Definitions

from The Century Dictionary and Cyclopedia

  • n. A sunken vat in which hides are laid in tan.
  • n. A bark-bed.

Etymologies

Sorry, no etymologies found.

Examples

  • I imagine a good tanner might in this colony tan the leather of the country, and cheaper than in France; I even imagine that the leather might there be brought to its perfection in less time; and what makes me think so, is, that I have heard it averred, that the Spanish leather is extremely good, and is never above three or four months in the tan-pit.

    History of Louisisana Or of the Western Parts of Virginia and Carolina: Containing

  • "And choked in thy vile tan-pit, for scurvier song was never heard, par Dex!"

    The Geste of Duke Jocelyn

  • The cane was all gone, certainly, but had been replaced with green-hide seats (not green in colour, of course, only green in experience, never having seen a tan-pit).

    We of the Never-Never

  • The rest hour was over and Constans's place was at the tan-pit.

    The Doomsman

  • One was too far off, and looked into a tan-pit; another was too much in the middle of the town, next door to a machine-shop.

    The Peterkin Papers

  • Ah, if the bark-mill, and the old mule, and the tan-pit, and the wood-pile, and the cornfield might testify!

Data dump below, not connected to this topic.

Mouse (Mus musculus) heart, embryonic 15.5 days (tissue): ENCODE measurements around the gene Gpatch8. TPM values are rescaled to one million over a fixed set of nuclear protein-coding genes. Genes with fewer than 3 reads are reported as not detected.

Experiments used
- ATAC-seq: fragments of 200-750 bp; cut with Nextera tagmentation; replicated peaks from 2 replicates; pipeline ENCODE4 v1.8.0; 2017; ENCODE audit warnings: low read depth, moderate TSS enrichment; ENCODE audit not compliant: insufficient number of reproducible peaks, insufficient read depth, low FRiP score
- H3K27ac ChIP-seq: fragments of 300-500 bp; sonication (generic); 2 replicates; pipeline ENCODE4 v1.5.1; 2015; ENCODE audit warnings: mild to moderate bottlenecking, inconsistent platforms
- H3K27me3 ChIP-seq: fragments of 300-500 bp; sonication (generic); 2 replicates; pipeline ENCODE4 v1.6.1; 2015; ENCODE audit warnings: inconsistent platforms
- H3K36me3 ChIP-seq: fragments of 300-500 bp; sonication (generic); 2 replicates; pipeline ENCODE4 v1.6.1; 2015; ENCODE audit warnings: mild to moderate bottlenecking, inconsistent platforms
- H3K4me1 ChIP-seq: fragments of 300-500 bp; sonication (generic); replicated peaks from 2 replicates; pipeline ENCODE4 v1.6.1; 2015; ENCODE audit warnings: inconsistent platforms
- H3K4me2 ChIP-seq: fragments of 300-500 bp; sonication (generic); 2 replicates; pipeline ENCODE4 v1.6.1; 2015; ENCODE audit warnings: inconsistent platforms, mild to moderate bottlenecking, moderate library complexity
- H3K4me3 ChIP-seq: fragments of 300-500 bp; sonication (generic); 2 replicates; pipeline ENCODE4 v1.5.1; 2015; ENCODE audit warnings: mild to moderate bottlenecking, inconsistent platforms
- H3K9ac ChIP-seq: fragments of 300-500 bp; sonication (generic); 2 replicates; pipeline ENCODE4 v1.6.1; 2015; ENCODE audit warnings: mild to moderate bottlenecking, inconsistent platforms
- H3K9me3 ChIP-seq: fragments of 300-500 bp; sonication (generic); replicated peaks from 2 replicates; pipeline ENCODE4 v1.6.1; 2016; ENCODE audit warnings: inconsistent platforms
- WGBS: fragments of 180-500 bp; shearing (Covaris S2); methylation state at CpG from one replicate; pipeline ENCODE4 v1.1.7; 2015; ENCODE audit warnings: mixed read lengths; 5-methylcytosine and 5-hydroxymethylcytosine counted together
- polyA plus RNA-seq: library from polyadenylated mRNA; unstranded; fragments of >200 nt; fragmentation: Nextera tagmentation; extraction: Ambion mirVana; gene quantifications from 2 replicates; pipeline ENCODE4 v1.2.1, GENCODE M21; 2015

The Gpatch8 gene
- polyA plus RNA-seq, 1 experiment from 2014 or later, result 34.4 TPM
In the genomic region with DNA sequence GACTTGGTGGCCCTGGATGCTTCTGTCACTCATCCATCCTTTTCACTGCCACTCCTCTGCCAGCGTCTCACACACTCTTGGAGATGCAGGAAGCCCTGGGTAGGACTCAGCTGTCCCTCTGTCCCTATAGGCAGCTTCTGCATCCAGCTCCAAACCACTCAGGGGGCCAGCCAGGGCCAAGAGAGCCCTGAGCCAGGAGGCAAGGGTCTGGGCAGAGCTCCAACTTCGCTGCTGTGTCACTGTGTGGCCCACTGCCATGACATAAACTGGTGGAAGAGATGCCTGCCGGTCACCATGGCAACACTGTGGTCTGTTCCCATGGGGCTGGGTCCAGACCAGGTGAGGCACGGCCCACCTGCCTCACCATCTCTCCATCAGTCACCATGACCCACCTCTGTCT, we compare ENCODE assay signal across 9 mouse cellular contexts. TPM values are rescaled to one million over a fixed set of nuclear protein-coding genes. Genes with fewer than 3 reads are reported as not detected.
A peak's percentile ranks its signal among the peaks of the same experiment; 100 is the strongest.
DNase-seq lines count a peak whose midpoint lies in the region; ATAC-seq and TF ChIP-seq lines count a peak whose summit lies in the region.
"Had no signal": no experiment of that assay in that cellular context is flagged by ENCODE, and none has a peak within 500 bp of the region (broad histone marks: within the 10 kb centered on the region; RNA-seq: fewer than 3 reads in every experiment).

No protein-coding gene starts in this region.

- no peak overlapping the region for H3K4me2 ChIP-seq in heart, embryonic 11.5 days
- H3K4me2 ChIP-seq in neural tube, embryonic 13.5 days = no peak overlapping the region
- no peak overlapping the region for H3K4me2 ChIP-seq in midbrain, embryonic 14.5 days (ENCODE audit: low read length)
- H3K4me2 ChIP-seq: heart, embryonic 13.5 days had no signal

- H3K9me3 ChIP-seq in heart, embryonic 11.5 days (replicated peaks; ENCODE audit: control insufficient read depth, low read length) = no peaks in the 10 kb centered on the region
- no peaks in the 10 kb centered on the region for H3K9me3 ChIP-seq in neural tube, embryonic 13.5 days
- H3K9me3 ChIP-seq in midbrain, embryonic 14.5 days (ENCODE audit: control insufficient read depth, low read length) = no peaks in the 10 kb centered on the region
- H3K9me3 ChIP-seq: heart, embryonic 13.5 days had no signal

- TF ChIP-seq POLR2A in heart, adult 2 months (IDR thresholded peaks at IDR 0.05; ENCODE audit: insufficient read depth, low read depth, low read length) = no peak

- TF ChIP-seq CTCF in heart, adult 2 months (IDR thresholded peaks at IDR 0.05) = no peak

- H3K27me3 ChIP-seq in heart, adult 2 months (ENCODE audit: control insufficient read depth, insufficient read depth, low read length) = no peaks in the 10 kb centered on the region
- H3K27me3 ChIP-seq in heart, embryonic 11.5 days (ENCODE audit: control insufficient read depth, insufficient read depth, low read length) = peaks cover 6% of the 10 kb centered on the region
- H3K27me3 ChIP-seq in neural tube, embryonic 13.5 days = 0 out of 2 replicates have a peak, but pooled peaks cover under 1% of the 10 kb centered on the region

Down the Ravine

  • One was too far off, and looked into a tan-pit, another was too much in the middle of the town, next door to

    St. Nicholas Magazine for Boys and Girls, Vol. 5, May, 1878, No. 7. Scribner's Illustrated

  • Now and then he was met by a strong scent, as of burning leather, from the oak-bark which some of the housewives used for fuel, after its essence had been exhausted in the tan-pit, but mostly the air was filled with the odour of burning peat.

    Warlock o' Glenwarlock

  • One was too far off, and looked into a tan-pit; another was too much in the middle of the town, next door to

    The Peterkin Papers

  • Young plants are sometimes grown without pots in propagating-pits; from which they are transferred, after being repotted, to what are called succession pits; and, after remaining there a long time, they are either removed to the tan-pit in the vinery to fruit, or to fruiting-pits.

    The Lady's Country Companion: or, How to Enjoy a Country Life Rationally

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Comments

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  • Now called a *tanning bed*? - "A sunken vat in which hides are laid to tan."

    December 11, 2010